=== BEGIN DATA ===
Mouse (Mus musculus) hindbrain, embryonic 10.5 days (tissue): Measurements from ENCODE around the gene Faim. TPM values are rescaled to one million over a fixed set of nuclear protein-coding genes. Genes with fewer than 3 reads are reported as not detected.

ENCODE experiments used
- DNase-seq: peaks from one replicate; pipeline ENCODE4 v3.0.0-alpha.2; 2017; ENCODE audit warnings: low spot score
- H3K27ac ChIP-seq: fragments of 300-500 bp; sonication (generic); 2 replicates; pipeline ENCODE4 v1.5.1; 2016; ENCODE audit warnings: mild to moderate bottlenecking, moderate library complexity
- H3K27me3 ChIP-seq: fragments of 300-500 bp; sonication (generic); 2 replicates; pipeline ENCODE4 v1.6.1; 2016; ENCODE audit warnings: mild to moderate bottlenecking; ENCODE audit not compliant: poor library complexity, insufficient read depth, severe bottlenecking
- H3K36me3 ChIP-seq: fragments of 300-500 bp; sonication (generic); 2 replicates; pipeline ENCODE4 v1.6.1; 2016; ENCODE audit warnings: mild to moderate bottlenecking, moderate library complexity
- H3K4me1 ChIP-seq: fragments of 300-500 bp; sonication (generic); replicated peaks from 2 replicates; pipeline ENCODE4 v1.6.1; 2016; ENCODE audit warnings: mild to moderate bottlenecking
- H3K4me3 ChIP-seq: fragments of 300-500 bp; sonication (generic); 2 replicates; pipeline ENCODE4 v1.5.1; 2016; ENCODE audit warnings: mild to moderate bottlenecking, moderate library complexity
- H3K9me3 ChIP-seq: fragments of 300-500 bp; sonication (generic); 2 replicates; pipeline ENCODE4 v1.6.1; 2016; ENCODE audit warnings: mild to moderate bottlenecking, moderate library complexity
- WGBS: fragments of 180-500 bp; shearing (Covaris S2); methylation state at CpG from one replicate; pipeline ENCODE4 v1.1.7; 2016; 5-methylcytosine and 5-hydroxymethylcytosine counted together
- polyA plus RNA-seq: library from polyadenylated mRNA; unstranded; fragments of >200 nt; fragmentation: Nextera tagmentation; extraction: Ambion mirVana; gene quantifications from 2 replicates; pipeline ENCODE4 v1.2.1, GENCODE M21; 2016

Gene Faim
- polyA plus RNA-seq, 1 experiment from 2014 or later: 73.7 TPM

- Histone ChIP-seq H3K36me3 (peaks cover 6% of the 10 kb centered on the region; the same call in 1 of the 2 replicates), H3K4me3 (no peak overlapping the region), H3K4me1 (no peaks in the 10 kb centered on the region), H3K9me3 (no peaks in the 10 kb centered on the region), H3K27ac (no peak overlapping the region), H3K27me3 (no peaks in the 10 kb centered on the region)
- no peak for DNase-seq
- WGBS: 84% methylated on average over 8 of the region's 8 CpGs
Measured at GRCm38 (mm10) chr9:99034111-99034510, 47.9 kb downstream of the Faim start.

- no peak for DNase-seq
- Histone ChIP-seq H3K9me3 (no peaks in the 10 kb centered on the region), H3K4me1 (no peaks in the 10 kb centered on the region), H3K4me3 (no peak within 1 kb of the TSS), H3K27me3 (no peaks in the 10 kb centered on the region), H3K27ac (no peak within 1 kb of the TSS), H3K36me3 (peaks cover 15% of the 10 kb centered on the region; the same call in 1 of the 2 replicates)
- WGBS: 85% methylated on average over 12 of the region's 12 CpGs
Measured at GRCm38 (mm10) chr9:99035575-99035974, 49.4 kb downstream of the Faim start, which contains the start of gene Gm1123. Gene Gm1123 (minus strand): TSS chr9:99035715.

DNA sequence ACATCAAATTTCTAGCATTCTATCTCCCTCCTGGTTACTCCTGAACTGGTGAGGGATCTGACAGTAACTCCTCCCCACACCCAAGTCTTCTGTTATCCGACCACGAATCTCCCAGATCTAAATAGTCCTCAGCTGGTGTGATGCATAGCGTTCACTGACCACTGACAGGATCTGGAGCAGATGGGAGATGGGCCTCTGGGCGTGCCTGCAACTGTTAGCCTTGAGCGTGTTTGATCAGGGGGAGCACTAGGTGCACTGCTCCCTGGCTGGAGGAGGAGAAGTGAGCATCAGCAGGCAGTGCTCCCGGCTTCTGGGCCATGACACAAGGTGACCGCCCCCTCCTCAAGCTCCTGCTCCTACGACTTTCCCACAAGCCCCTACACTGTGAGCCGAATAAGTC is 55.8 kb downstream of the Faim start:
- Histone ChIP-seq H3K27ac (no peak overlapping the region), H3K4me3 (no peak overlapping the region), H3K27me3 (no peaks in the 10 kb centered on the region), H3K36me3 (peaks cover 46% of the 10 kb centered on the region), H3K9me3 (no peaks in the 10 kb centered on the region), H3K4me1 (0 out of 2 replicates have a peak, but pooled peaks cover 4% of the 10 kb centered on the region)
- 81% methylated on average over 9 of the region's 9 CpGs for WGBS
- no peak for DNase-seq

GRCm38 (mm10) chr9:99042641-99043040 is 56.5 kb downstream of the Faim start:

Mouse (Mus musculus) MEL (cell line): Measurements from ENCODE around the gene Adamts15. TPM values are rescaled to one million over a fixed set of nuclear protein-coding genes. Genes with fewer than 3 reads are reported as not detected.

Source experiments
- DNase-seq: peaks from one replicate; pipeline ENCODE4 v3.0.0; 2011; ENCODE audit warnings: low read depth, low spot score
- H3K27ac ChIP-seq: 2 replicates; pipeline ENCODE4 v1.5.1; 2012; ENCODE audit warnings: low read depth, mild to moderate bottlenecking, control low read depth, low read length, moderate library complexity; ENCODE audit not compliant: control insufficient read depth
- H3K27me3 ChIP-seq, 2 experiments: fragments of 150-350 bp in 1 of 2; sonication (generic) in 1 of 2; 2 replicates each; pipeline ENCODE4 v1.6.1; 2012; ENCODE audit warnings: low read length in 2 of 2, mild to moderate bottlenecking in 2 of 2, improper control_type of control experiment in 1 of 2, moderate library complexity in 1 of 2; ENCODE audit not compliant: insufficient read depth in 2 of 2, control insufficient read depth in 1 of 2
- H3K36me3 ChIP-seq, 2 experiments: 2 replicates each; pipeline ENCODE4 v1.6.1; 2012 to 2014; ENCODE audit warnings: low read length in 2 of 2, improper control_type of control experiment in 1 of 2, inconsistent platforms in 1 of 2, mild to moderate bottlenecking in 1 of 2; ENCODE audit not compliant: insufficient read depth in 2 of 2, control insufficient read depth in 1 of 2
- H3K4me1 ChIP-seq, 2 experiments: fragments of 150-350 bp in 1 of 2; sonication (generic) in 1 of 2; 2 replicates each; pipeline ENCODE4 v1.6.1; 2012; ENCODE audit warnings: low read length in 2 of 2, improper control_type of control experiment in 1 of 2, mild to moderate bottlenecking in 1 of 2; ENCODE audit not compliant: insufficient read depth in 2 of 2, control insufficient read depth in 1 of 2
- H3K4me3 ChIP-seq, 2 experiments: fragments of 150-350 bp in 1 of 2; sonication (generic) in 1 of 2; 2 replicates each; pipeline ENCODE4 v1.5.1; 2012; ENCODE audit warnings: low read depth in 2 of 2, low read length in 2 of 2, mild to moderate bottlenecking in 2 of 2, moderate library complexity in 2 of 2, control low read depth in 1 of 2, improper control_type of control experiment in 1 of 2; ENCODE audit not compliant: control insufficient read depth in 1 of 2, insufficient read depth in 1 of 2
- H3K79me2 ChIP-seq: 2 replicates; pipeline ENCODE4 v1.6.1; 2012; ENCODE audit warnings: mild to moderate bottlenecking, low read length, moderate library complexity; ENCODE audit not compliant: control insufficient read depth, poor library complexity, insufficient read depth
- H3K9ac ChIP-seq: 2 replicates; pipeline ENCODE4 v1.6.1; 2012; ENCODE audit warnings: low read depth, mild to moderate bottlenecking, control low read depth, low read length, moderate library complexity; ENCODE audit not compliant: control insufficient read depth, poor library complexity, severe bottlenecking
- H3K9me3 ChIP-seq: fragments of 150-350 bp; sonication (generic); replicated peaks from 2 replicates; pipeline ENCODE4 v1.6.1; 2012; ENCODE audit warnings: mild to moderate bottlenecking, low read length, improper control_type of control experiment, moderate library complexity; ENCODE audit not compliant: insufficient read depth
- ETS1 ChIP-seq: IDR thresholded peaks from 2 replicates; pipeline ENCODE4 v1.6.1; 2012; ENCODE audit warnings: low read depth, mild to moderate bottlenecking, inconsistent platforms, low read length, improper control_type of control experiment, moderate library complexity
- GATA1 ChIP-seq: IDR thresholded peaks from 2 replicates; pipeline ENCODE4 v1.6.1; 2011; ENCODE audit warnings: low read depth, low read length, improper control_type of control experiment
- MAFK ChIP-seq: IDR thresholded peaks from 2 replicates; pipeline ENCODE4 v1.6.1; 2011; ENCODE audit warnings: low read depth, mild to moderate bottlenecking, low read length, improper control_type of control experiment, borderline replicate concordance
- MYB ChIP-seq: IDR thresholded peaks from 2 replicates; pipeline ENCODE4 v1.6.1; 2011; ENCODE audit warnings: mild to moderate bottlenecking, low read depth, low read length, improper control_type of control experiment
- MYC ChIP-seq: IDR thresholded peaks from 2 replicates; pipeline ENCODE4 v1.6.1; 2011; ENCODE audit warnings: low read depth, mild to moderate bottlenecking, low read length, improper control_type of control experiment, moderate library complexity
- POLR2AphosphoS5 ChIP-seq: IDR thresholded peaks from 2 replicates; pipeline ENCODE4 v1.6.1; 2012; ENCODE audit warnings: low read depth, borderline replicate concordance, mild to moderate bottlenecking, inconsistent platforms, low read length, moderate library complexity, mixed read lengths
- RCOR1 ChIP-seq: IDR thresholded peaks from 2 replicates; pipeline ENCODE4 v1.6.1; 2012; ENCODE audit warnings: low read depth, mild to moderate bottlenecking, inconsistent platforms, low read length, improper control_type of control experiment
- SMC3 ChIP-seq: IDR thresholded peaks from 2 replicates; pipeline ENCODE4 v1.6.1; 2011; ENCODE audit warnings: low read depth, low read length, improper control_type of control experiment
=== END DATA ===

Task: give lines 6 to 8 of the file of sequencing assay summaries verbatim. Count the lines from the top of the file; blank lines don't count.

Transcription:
- H3K36me3 ChIP-seq: fragments of 300-500 bp; sonication (generic); 2 replicates; pipeline ENCODE4 v1.6.1; 2016; ENCODE audit warnings: mild to moderate bottlenecking, moderate library complexity
- H3K4me1 ChIP-seq: fragments of 300-500 bp; sonication (generic); replicated peaks from 2 replicates; pipeline ENCODE4 v1.6.1; 2016; ENCODE audit warnings: mild to moderate bottlenecking
- H3K4me3 ChIP-seq: fragments of 300-500 bp; sonication (generic); 2 replicates; pipeline ENCODE4 v1.5.1; 2016; ENCODE audit warnings: mild to moderate bottlenecking, moderate library complexity